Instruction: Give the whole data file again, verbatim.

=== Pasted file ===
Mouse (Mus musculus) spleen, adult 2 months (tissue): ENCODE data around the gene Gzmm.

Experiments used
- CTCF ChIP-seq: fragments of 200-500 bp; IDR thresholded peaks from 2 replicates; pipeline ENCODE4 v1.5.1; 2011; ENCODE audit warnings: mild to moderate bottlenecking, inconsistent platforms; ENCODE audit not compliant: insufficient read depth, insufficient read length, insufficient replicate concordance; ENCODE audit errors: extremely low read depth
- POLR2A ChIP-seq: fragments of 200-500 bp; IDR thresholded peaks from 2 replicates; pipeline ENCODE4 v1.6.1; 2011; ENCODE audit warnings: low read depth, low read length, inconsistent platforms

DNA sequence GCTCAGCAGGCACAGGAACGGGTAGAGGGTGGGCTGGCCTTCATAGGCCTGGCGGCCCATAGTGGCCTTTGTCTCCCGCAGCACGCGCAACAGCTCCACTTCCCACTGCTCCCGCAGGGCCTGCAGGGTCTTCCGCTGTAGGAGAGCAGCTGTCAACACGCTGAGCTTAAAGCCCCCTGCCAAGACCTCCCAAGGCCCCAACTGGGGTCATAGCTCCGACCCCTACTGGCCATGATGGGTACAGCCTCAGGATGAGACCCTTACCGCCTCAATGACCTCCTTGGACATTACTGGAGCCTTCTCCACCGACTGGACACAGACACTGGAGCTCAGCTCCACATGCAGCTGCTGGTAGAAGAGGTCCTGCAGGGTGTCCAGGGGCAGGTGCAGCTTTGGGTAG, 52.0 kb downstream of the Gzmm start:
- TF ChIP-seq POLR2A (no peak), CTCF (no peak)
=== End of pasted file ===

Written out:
Mouse (Mus musculus) spleen, adult 2 months (tissue): ENCODE data around the gene Gzmm.

Experiments used
- CTCF ChIP-seq: fragments of 200-500 bp; IDR thresholded peaks from 2 replicates; pipeline ENCODE4 v1.5.1; 2011; ENCODE audit warnings: mild to moderate bottlenecking, inconsistent platforms; ENCODE audit not compliant: insufficient read depth, insufficient read length, insufficient replicate concordance; ENCODE audit errors: extremely low read depth
- POLR2A ChIP-seq: fragments of 200-500 bp; IDR thresholded peaks from 2 replicates; pipeline ENCODE4 v1.6.1; 2011; ENCODE audit warnings: low read depth, low read length, inconsistent platforms

DNA sequence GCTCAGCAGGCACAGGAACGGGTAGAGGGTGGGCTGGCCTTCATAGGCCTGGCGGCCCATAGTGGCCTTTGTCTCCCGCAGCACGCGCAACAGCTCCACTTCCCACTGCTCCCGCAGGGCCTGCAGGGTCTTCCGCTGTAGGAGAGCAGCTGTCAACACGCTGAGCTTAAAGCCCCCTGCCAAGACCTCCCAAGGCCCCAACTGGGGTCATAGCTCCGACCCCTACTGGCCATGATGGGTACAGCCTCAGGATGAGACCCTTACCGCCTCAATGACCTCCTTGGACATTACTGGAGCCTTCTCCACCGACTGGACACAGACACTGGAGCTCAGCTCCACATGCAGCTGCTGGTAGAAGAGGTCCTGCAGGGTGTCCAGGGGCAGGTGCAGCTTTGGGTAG, 52.0 kb downstream of the Gzmm start:
- TF ChIP-seq POLR2A (no peak), CTCF (no peak)